Headline June 08, 2015/ ''' FACEBOOK SWEEPS [RIGHT] ACROSS '''



FACEBOOK'S CORE BUSINESS, its social networking service, is especially popular in Europe.

The company has almost doubled its number of European users to the service, to around  260 million,   since 2010.

Facebook also has more users in Europe than in the United States, according to eMarketer, a research company.

Regulators in Europe, however, are especially focused on how the company collects and handles those users' data. The region has some of the world's toughest data protection rules, and-

Policy makers from France, Germany and Belgium are investigating whether the social network broke European laws after the company announced a new privacy policy this year.

One arm of the European union is looking into whether Facebook and other technology companies unfairly favour  their own services over those of rivals. 

At least five data protection watchdogs across the region are questioning Facebook's privacy settings.

And in a case that could have broad implications for many technology companies, the region's top court will issue a preliminary decision next month on whether Facebook can continue transferring user data between Europe and the United States.

Move over, Google. Facebook is the latest American technology giant that Europeans love to hate.

For decades, European policy makers have taken aim at America's giant technology businesses, trying to force them to play by European rules. 

In the past, Microsoft and Intel were found guilty of abusing their dominant positions to shut out rivals.

Google has most recently been under the microscope, and it now faces accusations that it unfairly promoted some of its search products over those of competitors.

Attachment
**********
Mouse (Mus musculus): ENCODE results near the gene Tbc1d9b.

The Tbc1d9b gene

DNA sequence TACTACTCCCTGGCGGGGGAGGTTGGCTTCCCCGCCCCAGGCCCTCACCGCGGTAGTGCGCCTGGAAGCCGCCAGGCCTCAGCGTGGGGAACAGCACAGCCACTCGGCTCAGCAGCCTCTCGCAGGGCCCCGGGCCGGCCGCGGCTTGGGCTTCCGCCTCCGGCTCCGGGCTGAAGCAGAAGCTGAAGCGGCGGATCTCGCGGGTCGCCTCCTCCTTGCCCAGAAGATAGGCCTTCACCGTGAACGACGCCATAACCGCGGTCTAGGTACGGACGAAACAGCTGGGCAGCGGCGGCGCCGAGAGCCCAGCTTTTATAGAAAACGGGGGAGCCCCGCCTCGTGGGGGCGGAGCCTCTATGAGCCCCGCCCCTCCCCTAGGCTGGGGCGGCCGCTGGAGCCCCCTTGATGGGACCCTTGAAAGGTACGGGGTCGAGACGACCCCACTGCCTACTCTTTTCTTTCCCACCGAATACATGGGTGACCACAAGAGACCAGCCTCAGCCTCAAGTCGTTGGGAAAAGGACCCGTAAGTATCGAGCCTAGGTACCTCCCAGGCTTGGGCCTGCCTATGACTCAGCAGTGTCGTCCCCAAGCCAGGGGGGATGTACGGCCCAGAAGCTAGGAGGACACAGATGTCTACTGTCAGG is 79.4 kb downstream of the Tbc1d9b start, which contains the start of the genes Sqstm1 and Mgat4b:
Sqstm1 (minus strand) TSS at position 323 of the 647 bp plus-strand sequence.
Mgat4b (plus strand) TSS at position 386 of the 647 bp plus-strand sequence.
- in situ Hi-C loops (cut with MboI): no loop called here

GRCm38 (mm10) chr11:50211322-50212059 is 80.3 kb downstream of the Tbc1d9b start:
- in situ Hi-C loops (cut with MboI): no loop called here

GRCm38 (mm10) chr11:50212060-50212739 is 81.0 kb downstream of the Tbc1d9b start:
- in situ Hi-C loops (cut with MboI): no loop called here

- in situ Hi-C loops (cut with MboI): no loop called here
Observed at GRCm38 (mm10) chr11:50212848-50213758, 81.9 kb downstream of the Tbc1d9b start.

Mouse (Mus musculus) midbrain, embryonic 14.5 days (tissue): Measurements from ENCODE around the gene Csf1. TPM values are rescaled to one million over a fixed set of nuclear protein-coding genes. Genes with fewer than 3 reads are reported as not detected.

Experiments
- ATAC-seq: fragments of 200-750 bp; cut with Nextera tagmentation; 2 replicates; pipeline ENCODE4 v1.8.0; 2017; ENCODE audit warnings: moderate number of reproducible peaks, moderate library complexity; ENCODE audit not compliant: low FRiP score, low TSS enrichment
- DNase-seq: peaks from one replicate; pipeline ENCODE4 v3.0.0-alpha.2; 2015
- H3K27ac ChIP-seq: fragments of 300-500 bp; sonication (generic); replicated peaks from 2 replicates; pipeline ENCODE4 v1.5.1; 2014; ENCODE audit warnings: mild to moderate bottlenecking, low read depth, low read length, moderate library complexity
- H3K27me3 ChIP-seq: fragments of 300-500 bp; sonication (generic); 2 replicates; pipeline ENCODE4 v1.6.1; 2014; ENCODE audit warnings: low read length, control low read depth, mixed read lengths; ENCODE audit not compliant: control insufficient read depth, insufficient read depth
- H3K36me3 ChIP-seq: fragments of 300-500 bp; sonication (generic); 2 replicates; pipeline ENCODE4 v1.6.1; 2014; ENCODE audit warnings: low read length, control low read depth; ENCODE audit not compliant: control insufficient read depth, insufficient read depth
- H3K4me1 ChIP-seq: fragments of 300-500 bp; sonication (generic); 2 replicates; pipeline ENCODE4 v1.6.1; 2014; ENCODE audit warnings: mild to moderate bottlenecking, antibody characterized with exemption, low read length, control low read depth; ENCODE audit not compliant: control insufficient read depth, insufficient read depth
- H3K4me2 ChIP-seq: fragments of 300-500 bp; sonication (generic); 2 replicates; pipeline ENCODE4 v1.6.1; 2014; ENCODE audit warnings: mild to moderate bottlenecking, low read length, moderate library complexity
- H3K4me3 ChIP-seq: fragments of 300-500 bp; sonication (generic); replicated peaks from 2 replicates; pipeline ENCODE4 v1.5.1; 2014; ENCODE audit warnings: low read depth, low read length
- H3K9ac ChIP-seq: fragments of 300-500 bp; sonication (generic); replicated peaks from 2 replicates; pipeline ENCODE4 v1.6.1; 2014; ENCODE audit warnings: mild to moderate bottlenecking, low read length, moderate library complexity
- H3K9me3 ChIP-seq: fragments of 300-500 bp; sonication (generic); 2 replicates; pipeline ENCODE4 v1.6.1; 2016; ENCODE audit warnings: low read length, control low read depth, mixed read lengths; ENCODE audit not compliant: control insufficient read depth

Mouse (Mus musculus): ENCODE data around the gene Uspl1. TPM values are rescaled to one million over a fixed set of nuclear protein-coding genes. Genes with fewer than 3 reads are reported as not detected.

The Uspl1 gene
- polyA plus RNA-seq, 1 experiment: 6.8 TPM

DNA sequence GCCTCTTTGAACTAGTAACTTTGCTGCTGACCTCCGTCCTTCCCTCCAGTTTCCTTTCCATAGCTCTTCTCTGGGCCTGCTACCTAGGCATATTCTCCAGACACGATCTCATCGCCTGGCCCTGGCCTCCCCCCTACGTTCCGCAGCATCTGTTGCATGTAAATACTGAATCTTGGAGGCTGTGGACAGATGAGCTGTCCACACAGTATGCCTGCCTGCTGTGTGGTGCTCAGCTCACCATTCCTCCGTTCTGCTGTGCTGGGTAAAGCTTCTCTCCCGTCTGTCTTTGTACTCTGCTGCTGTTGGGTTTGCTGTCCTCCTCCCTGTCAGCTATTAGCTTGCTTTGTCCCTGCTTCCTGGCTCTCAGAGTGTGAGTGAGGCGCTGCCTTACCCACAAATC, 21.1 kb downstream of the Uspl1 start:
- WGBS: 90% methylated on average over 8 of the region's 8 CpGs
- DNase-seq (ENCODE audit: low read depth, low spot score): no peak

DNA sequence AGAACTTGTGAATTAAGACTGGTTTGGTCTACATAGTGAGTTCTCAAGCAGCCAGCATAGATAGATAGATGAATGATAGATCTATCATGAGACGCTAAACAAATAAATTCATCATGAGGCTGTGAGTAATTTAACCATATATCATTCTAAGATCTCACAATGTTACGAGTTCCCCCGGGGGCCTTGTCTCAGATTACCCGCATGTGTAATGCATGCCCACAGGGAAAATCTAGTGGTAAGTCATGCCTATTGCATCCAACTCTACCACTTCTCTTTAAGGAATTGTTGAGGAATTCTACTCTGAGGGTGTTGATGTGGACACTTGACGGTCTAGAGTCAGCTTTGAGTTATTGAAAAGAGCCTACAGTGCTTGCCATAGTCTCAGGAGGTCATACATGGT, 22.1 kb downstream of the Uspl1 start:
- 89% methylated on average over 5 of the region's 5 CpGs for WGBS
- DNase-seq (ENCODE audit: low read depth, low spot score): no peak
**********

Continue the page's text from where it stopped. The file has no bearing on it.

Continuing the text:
In recent months, though, regulator gazes have turned to Facebook, raising questions about whether the social network has learned from the past mistakes of companies like Intel,  Microsoft and Google when dealing with Europe's policy makers and the legal system.

And as Facebook runs into increasing number of regulatory hurdles here, the scrutiny could potentially distract the company from its ambitions of becoming a one stop shop for:

 Internet messaging, online publishing and digital advertising.

''Platforms like Facebook have grown quickly to become global forces,'' said Serafino Abate, a director at the Center on Regulation in Europe, a research organization in Brussels. ''But with that size comes responsibility.''

The scrutiny is mounting as the company's messaging and digital advertising services continue to spread globally.

More than  1.4 billion  people now use the social network, and hundreds of millions of people also rely on the company's mobile messaging services, WhatsApp and Facebook Messenger, and its photo sharing service, Instagram.

Facebook increased spending on lobbying 25 percent, to roughly  $570,000 in 2013 from the previous year, according to the latest figures from the European Union's voluntary database of lobbying interests, which may not include all of Facebook's activities in the region.

''We expect scrutiny. We're not afraid of it,'' said |Richard Allan, a former member of Parliament in Britain who has run Facebook's policy team in Europe for the last six years.

To get a sense of the European backlash against Facebook, you do not have to look much further than the experience of Max Schrems, an Austrian law Student who has led a vocal opposition to the company's collection and use of data from around the world.

The Honour and Serving of the  ''social networks operational research''  continues. Thank you for reading and maybe, learning something.

With respectful dedication to the users of Facebook, wherever. See Ya all on !WOW!   -the World Students Society Computers-Internet-Wireless:

''' Girding '''

'''Good Night and God Bless

SAM Daily Times - the Voice of the Voiceless


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